Necessity Still Breeds Ingenuity - Archive of SQUALL MAGAZINE 1992-2006
Desert Storm

Storm’in The Desert

Two part special on Desert Storm sound system by Ally Fogg and Jo Marshall:

I - Ally Fogg meets Desert Storm, the sound system who took techno to the front-line in Bosnia.

Squall 13, Summer 1996, pp. 40-41.

Sound Systems do not have to seek trouble these days. Under attack from a parliament which considers them criminals, they work with the constant risk of arrest and seizure of equipment. Most party crews face all this for no more reward than seeing people dance.

While some party crews have sought a quieter life on the more hospitable Euro scene, Glasgow’s ‘Desert Storm’ have found welcoming crowds in the unlikeliest venues of all; the war-torn cities of Bosnia. On a recent ‘legit’ tour of British venues to raise money for their fourth trip in 18 months, in Manchester’s New Ardri club they shared with me a little of the World According to Desert Storm.

Although home base is still Glasgow, the five crew members I met each come from different cities. “Desert Storm isn’t really a crew,” explains Rob from Sheffield “it’s more of a ... Thing.”

“A bubbling blob,” offers Danny. “Yeah, people kind of drift in and out.”

At the centre of the blob is Keith, the only remaining founder member. He talks enthusiastically about the origins of Desert Storm, throwing ‘after-parties’ in Glasgow in early ‘91 against the backdrop of the Gulf War. The name was his idea, representing not only their ‘beats not bullets’ message, but their desire to be seen as part of an army: “It’s an anti-establishment thing, we want to show them we’re organised, but for our own ends not for theirs”.

Desert Storm decor does not follow the usual style of techno nights, all trippy fractals and tie-dye wall hangings. Instead they prefer a mass of camouflage netting, with khaki and black the dominant colours. The effect is powerful, Desert Storm gigs feel like they are taking place in a bunker with a civil war outside. The visual impact of a Desert Storm gig drives home the concept of a revolutionary culture boiling under the surface of modern Britain. In the beginning the parties had an entrance fee, but this was attracting problems: ”We were starting to get some really dodgy people hanging around, we had to hire our own shady security and it was all getting out of hand so we just knocked it on the head for six months. We went to London and met Mark from Spiral Tribe, and he persuaded us that free parties were the way forward. So we went back and built our first RDV (Rapid Deployment Vehicle) which was a camouflage Transit with a 1.5K rig on it. We could just drive in anywhere and start playing, and that’s basically how we’ve operated ever since.”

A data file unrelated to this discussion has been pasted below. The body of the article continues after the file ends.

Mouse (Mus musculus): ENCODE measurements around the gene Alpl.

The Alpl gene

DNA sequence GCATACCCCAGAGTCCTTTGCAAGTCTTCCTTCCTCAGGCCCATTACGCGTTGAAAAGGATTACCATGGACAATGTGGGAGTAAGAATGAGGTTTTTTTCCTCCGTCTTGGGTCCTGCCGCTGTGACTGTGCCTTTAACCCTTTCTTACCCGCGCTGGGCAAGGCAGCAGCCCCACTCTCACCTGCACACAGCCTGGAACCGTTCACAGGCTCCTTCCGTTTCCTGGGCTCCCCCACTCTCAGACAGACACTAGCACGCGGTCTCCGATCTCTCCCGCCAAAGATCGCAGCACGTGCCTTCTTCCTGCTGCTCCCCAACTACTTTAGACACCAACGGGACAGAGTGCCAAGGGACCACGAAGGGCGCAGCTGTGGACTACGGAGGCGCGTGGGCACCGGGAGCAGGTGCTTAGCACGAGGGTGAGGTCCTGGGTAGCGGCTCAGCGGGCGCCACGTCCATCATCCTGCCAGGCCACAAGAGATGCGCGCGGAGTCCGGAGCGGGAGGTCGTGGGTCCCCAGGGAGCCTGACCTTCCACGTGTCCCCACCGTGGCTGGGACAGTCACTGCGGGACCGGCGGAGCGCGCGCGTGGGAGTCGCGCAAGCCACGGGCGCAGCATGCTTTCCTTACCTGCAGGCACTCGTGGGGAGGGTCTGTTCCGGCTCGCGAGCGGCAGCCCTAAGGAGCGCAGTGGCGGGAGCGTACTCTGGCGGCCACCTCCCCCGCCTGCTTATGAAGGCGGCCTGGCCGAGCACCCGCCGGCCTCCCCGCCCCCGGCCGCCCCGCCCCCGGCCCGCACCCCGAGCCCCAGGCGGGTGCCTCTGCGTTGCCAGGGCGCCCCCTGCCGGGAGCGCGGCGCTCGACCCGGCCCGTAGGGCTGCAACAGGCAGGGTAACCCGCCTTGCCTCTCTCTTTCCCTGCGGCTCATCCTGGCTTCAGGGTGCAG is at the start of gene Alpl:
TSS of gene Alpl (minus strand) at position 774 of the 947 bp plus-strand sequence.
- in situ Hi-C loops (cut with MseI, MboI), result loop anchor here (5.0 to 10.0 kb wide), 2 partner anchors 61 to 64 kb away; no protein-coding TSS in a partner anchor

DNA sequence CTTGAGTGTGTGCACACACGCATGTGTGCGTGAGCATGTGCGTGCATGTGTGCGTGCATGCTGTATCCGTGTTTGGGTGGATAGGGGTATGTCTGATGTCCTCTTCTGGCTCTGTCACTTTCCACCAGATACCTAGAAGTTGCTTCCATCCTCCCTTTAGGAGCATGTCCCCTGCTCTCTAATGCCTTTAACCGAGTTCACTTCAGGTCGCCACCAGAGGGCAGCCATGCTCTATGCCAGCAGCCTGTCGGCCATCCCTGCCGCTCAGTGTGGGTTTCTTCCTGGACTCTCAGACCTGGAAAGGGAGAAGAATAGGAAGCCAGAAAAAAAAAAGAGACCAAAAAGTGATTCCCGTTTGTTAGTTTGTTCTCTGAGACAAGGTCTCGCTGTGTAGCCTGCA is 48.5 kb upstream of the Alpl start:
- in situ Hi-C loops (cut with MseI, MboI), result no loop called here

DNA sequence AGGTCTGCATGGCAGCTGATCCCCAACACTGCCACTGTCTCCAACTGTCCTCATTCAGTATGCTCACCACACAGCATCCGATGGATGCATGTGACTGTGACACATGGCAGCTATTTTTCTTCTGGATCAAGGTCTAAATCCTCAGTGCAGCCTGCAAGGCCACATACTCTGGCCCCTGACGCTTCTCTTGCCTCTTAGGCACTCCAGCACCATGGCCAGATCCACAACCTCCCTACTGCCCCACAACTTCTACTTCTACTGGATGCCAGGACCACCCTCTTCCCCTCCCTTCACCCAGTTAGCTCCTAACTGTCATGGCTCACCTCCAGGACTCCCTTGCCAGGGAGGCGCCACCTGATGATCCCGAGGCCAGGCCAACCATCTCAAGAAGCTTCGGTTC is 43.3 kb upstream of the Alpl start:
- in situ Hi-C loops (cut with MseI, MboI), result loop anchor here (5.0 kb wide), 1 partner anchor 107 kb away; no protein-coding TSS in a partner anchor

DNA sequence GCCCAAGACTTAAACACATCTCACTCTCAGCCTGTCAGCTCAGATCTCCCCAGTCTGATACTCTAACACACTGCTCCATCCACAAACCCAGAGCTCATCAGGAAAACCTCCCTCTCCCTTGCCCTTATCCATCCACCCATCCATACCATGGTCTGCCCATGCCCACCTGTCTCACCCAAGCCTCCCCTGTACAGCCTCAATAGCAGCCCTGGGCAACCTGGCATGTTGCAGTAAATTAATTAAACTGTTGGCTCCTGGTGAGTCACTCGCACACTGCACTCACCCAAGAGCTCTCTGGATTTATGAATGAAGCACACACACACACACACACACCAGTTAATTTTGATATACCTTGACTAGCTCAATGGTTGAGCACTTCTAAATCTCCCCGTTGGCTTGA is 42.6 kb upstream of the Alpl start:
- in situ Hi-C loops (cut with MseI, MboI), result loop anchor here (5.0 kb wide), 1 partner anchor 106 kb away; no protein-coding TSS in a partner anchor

"At one point a policeman came up to tell us to turn the music up but to turn off some of our light because we were attracting shell-fire."

By 1994 the campaign against the Criminal Justice Bill was politicising ravers everywhere. Desert Storm were the only sound system to apply for permission in time to play on the July march, and consequently entertained an audience of some 70,000 in Trafalgar Square on a glorious summer’s day. One of them, James from Nottingham, was so impressed he tracked them down in Glasgow and has been a regular DJ ever since. Three months later this celebration of youthful freedom was overshadowed in Hyde Park by possibly the only riot in history to have been started by police determination to stop people from dancing. Keith recalls:

“Amid all the mayhem we’d broken down but we were still playing. There were riot cops everywhere and this crazy Glaswegian called Paddy stuck his head through the van window and said ‘I’ve got to have your phone number’. A week later we were home in Glasgow and I got a phone call from the same guy asking if we wanted to go to Bosnia in three weeks. I mean, what could we say? It was definitely fated, we just had to go.”

The resulting trip took them to Tusla with a Workers’ Aid convoy for the most exciting New Year of their lives. James describes the events of the evening: “We started playing on the move and we had thousands of people following us through the streets in two foot of snow and minus 10 degrees. We played one techno record with a chorus that went ‘get going to the beat of a drum BANG!’ and all the soldiers fired their AK-47s in the air ‘kakakakaka’ and it was such a fucking buzz it was incredible. We played the same record about ten times. At one point a policeman came up to tell us to turn the volume up, but to turn off some of our lights because we were attracting shellfire. The front line was only about ten kilometres away.”